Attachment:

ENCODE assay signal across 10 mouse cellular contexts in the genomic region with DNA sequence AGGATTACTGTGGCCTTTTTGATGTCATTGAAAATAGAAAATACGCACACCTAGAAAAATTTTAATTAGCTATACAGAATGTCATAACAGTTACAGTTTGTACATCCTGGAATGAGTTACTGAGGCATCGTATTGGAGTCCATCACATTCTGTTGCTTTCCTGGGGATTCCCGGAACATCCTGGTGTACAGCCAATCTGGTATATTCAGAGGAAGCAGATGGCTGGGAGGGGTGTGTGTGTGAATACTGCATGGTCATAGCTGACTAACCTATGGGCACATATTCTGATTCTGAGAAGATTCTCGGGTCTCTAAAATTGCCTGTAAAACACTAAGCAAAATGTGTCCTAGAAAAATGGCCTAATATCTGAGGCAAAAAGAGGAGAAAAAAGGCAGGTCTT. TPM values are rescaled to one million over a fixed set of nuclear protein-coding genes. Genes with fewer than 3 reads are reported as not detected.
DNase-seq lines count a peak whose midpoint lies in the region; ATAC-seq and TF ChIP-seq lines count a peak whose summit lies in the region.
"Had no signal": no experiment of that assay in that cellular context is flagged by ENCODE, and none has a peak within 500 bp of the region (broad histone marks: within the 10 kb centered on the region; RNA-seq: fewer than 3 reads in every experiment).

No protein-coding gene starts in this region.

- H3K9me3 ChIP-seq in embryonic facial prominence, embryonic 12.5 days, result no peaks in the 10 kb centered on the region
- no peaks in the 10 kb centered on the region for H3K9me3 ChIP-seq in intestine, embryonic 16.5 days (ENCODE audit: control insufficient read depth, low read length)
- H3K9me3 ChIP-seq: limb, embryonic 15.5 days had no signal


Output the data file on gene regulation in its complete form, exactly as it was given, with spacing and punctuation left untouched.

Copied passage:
ENCODE assay signal across 10 mouse cellular contexts in the genomic region with DNA sequence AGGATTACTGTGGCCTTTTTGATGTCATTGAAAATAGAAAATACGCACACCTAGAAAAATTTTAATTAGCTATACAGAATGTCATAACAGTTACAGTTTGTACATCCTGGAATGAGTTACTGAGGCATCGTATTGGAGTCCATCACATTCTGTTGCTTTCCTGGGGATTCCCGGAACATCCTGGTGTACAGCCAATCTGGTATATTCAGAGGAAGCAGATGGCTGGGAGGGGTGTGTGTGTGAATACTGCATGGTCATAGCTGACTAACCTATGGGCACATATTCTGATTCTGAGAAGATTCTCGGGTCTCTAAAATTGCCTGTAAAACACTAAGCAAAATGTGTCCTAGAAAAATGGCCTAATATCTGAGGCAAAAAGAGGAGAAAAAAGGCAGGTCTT. TPM values are rescaled to one million over a fixed set of nuclear protein-coding genes. Genes with fewer than 3 reads are reported as not detected.
DNase-seq lines count a peak whose midpoint lies in the region; ATAC-seq and TF ChIP-seq lines count a peak whose summit lies in the region.
"Had no signal": no experiment of that assay in that cellular context is flagged by ENCODE, and none has a peak within 500 bp of the region (broad histone marks: within the 10 kb centered on the region; RNA-seq: fewer than 3 reads in every experiment).

No protein-coding gene starts in this region.

- H3K9me3 ChIP-seq in embryonic facial prominence, embryonic 12.5 days, result no peaks in the 10 kb centered on the region
- no peaks in the 10 kb centered on the region for H3K9me3 ChIP-seq in intestine, embryonic 16.5 days (ENCODE audit: control insufficient read depth, low read length)
- H3K9me3 ChIP-seq: limb, embryonic 15.5 days had no signal